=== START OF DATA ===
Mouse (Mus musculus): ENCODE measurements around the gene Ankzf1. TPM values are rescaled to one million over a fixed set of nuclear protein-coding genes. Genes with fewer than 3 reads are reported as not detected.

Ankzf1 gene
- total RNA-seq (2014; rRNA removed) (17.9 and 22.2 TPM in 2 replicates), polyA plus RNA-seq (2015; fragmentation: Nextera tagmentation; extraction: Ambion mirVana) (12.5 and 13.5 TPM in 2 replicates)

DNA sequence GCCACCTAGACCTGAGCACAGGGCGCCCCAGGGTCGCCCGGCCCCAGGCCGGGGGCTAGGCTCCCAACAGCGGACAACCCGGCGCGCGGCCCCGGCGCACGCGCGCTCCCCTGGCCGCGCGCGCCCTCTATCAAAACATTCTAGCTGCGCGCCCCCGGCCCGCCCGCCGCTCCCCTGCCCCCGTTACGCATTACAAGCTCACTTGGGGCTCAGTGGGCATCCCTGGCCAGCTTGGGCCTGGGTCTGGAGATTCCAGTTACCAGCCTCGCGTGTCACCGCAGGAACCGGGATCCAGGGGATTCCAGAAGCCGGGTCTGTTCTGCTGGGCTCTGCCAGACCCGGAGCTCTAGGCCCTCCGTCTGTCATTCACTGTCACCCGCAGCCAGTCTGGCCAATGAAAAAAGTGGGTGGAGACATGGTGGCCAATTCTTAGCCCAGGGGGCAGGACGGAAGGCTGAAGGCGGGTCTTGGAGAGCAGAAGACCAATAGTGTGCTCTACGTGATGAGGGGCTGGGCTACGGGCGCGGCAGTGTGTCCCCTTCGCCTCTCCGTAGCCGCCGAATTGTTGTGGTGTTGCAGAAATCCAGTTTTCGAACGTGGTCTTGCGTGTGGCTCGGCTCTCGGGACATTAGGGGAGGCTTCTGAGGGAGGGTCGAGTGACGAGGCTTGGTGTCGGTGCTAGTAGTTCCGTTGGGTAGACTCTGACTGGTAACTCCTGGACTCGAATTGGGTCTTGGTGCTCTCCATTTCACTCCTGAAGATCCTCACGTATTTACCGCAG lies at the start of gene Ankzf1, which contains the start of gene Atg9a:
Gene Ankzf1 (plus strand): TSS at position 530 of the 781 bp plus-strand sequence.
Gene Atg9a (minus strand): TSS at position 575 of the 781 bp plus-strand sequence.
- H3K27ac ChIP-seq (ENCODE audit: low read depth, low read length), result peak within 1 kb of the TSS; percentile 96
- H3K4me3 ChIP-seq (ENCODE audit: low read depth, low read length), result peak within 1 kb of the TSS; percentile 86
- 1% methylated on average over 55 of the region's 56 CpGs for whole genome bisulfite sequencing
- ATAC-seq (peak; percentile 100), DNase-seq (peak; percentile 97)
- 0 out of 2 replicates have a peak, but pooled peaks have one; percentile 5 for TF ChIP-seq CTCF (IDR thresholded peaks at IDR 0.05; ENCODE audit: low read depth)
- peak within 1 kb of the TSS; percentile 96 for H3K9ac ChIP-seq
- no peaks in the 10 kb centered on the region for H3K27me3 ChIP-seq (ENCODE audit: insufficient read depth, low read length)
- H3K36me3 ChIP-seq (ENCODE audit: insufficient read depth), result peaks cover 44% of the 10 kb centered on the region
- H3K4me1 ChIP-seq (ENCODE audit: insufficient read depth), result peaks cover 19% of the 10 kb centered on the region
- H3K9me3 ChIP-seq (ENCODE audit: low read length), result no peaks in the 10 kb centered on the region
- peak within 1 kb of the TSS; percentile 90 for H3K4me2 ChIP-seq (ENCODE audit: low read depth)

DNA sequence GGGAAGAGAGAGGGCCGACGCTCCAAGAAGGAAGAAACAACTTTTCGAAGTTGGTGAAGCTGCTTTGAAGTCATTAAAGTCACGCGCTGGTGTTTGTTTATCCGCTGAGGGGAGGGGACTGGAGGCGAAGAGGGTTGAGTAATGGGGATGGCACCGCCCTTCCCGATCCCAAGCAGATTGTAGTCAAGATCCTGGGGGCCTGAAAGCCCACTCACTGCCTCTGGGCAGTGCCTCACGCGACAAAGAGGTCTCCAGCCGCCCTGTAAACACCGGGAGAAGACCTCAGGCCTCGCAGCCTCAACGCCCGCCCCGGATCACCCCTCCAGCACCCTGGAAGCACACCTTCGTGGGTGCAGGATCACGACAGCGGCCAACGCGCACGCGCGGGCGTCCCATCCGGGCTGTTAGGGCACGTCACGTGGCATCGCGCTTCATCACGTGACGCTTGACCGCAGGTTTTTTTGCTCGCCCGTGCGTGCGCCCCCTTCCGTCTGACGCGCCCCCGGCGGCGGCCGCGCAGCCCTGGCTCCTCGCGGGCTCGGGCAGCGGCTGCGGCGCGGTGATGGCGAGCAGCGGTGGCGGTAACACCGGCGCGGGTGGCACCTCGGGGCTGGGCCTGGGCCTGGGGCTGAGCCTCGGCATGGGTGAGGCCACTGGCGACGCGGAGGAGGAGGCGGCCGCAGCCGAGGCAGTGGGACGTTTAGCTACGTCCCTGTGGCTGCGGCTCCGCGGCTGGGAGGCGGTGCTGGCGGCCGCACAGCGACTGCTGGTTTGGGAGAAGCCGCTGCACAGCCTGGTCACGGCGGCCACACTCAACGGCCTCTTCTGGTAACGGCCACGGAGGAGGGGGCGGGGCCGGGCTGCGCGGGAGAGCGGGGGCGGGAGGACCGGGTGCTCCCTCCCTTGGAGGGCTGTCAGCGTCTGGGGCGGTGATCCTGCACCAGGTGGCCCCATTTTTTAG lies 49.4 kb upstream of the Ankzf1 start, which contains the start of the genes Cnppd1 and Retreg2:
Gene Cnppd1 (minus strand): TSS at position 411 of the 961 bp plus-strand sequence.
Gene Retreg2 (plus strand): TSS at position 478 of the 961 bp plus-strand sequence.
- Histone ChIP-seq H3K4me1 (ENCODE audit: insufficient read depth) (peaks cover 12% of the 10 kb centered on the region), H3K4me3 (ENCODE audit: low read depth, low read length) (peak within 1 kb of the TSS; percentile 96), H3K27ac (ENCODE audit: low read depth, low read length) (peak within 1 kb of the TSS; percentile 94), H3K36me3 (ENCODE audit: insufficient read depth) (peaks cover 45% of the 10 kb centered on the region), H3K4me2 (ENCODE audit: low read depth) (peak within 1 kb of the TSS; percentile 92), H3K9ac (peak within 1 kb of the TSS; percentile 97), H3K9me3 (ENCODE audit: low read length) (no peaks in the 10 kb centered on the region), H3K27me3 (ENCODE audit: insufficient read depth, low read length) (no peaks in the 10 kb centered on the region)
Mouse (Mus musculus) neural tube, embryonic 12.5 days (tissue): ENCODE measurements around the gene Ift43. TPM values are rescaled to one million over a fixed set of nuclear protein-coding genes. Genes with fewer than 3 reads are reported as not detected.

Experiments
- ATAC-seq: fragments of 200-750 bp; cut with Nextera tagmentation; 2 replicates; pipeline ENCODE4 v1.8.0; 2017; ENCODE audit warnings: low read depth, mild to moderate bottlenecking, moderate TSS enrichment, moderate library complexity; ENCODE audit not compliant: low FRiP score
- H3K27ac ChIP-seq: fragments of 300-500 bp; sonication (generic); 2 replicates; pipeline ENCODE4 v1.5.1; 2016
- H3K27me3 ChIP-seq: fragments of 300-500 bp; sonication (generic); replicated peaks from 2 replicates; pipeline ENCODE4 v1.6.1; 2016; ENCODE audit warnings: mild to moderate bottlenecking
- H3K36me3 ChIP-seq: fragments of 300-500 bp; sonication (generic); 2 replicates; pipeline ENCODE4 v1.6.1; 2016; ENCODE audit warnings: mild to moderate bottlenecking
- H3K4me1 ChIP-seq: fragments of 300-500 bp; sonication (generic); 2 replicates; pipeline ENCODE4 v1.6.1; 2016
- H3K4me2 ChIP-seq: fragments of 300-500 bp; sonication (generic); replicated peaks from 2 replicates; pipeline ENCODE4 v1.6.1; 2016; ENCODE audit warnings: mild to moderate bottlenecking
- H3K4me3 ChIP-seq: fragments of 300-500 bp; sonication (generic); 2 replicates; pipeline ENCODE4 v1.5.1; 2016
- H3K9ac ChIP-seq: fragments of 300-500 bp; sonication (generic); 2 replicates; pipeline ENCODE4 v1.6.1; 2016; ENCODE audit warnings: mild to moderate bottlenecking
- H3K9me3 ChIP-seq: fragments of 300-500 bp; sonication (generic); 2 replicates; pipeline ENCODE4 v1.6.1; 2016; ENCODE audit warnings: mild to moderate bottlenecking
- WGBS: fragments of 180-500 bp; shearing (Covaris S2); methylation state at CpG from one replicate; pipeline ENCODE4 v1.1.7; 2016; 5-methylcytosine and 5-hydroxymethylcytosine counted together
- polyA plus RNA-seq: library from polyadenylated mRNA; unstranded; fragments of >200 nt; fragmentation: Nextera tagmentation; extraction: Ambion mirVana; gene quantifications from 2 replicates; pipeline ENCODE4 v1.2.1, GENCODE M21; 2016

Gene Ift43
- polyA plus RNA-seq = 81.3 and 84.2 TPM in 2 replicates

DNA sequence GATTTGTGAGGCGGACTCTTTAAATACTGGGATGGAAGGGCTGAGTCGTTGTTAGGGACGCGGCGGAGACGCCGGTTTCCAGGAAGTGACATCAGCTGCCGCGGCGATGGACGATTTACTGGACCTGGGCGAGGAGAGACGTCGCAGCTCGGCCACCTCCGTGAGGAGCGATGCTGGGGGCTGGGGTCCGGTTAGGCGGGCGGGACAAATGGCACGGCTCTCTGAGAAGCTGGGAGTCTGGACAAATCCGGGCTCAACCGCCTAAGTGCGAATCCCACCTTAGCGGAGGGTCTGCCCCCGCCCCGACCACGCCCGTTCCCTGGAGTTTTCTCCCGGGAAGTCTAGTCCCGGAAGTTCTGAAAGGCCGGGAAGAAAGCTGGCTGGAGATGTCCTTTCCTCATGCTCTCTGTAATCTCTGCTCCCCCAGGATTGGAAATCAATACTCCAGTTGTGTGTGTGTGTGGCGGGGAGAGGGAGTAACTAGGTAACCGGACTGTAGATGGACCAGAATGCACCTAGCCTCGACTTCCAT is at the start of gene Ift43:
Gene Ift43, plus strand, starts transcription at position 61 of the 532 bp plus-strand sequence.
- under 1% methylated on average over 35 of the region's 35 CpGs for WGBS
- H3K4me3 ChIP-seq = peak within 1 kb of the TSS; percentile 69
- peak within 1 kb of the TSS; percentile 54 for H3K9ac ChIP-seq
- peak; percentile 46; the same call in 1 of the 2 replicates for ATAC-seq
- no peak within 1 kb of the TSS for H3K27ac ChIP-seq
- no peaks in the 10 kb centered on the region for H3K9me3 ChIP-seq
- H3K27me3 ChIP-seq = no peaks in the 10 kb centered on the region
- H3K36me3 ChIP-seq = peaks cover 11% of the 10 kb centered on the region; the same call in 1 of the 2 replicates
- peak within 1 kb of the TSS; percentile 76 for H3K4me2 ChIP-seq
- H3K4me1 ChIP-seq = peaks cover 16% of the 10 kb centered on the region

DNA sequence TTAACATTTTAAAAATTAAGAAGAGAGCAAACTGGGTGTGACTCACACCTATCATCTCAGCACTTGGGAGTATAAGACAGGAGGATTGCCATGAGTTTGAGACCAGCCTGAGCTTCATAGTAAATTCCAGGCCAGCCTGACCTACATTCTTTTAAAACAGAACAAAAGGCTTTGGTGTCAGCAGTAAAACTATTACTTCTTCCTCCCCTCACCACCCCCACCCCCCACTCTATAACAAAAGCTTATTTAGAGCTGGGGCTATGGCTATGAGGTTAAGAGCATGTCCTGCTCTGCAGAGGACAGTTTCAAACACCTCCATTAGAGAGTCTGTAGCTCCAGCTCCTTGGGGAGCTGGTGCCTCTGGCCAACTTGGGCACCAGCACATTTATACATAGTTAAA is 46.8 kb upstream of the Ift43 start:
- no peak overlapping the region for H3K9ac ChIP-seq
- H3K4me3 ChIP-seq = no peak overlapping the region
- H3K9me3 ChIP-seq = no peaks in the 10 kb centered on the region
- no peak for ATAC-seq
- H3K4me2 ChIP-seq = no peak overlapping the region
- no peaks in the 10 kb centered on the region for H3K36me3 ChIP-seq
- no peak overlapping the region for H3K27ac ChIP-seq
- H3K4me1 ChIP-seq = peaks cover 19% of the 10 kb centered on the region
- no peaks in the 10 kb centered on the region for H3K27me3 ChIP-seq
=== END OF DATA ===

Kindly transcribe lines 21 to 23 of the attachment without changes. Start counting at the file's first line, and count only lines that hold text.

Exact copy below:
- Histone ChIP-seq H3K4me1 (ENCODE audit: insufficient read depth) (peaks cover 12% of the 10 kb centered on the region), H3K4me3 (ENCODE audit: low read depth, low read length) (peak within 1 kb of the TSS; percentile 96), H3K27ac (ENCODE audit: low read depth, low read length) (peak within 1 kb of the TSS; percentile 94), H3K36me3 (ENCODE audit: insufficient read depth) (peaks cover 45% of the 10 kb centered on the region), H3K4me2 (ENCODE audit: low read depth) (peak within 1 kb of the TSS; percentile 92), H3K9ac (peak within 1 kb of the TSS; percentile 97), H3K9me3 (ENCODE audit: low read length) (no peaks in the 10 kb centered on the region), H3K27me3 (ENCODE audit: insufficient read depth, low read length) (no peaks in the 10 kb centered on the region)
Mouse (Mus musculus) neural tube, embryonic 12.5 days (tissue): ENCODE measurements around the gene Ift43. TPM values are rescaled to one million over a fixed set of nuclear protein-coding genes. Genes with fewer than 3 reads are reported as not detected.

Experiments